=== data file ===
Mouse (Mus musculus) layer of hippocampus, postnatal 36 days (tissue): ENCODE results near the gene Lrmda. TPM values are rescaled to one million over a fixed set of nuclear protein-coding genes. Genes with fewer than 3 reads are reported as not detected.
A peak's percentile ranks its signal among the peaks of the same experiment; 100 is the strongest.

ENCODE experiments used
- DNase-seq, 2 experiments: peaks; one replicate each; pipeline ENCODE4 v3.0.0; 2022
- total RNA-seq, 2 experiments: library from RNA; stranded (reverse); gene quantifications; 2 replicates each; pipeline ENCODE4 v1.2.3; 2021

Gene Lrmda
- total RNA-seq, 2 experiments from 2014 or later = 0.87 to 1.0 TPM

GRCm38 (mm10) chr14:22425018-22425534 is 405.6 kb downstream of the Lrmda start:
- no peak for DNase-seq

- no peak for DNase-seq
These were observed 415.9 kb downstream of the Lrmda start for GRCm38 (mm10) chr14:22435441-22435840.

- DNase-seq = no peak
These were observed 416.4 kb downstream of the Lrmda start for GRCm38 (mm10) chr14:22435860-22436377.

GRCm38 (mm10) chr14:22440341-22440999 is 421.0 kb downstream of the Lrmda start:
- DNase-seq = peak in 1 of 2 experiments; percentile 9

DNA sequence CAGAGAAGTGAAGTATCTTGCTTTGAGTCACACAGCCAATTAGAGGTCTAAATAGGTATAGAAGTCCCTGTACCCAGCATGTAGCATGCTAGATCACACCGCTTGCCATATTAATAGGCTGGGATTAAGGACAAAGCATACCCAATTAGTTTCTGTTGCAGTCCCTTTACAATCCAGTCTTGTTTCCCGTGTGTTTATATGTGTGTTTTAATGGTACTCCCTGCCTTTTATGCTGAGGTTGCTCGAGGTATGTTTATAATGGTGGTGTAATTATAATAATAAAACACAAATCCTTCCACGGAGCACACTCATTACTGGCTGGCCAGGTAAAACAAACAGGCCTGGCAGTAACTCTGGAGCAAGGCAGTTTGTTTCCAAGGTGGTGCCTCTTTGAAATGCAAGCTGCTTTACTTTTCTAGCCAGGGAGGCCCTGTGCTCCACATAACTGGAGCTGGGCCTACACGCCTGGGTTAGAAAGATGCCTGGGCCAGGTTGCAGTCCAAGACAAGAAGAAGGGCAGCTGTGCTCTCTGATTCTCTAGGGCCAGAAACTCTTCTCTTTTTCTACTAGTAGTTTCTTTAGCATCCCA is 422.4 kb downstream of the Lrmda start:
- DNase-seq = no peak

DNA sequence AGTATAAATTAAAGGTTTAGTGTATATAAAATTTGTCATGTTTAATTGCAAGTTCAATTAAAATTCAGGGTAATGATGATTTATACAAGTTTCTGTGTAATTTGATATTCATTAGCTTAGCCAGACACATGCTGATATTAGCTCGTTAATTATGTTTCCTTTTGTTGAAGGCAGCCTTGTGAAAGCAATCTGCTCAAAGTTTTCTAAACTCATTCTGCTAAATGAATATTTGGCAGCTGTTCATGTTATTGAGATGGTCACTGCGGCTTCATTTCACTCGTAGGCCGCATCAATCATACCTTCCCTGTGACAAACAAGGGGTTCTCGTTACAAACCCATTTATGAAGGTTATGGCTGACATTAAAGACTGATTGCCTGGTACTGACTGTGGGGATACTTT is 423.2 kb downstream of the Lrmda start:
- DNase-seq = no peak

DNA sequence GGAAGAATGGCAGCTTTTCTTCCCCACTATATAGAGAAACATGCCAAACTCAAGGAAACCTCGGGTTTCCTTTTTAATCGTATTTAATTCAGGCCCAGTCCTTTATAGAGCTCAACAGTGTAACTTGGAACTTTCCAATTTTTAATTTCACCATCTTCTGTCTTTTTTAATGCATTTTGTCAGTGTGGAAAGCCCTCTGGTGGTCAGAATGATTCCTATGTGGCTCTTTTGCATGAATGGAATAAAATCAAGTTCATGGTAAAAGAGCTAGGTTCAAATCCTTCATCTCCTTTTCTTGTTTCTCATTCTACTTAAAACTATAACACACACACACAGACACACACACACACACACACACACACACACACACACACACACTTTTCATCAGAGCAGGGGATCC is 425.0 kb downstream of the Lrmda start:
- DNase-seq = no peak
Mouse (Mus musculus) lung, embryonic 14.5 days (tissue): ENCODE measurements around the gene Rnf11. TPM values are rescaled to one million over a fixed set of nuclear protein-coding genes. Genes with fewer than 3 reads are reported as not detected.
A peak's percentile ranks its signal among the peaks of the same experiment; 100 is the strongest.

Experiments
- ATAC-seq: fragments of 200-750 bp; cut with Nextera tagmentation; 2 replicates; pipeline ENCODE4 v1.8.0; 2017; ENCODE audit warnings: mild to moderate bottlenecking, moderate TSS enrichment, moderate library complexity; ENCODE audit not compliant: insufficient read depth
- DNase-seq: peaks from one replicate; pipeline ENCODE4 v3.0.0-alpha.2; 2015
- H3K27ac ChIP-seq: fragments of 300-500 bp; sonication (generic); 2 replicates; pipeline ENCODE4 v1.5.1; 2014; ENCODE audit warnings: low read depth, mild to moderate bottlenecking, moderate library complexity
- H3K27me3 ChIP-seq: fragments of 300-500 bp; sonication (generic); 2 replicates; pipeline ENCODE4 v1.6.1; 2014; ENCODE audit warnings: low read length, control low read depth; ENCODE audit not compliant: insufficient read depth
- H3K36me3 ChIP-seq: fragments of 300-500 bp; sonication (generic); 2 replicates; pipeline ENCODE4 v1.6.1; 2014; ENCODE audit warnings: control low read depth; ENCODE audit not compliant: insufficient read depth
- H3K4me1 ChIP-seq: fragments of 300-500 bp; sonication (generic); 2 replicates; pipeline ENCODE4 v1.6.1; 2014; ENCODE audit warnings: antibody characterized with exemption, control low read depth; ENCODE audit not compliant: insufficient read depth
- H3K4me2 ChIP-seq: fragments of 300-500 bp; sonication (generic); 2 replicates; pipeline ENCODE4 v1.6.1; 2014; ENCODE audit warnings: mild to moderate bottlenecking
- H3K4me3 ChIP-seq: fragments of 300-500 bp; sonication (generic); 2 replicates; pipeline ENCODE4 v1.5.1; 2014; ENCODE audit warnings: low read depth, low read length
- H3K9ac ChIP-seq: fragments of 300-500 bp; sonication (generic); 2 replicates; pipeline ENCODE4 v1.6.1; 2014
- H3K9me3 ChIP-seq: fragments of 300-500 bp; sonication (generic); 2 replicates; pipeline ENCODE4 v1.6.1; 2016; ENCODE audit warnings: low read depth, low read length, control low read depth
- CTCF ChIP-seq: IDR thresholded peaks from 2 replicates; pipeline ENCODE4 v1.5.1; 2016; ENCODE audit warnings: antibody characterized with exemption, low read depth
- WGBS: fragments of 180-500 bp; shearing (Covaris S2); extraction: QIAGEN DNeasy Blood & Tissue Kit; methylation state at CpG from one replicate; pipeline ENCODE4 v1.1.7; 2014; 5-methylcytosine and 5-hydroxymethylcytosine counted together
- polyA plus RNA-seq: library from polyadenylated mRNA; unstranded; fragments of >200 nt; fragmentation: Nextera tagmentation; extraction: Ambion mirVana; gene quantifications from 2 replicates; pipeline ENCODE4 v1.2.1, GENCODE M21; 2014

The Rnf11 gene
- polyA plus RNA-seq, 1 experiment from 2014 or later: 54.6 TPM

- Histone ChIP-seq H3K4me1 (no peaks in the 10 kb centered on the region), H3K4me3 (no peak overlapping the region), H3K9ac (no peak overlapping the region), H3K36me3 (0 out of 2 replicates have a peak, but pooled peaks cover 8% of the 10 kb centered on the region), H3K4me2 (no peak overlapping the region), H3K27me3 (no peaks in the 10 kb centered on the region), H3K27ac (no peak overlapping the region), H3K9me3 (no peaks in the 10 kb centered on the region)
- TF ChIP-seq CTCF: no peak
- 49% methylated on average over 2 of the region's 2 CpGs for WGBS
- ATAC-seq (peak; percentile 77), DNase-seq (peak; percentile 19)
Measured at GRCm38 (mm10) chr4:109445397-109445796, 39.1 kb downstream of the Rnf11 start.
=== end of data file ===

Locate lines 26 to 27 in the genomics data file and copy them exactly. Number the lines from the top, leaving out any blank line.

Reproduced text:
- DNase-seq: peaks from one replicate; pipeline ENCODE4 v3.0.0-alpha.2; 2015
- H3K27ac ChIP-seq: fragments of 300-500 bp; sonication (generic); 2 replicates; pipeline ENCODE4 v1.5.1; 2014; ENCODE audit warnings: low read depth, mild to moderate bottlenecking, moderate library complexity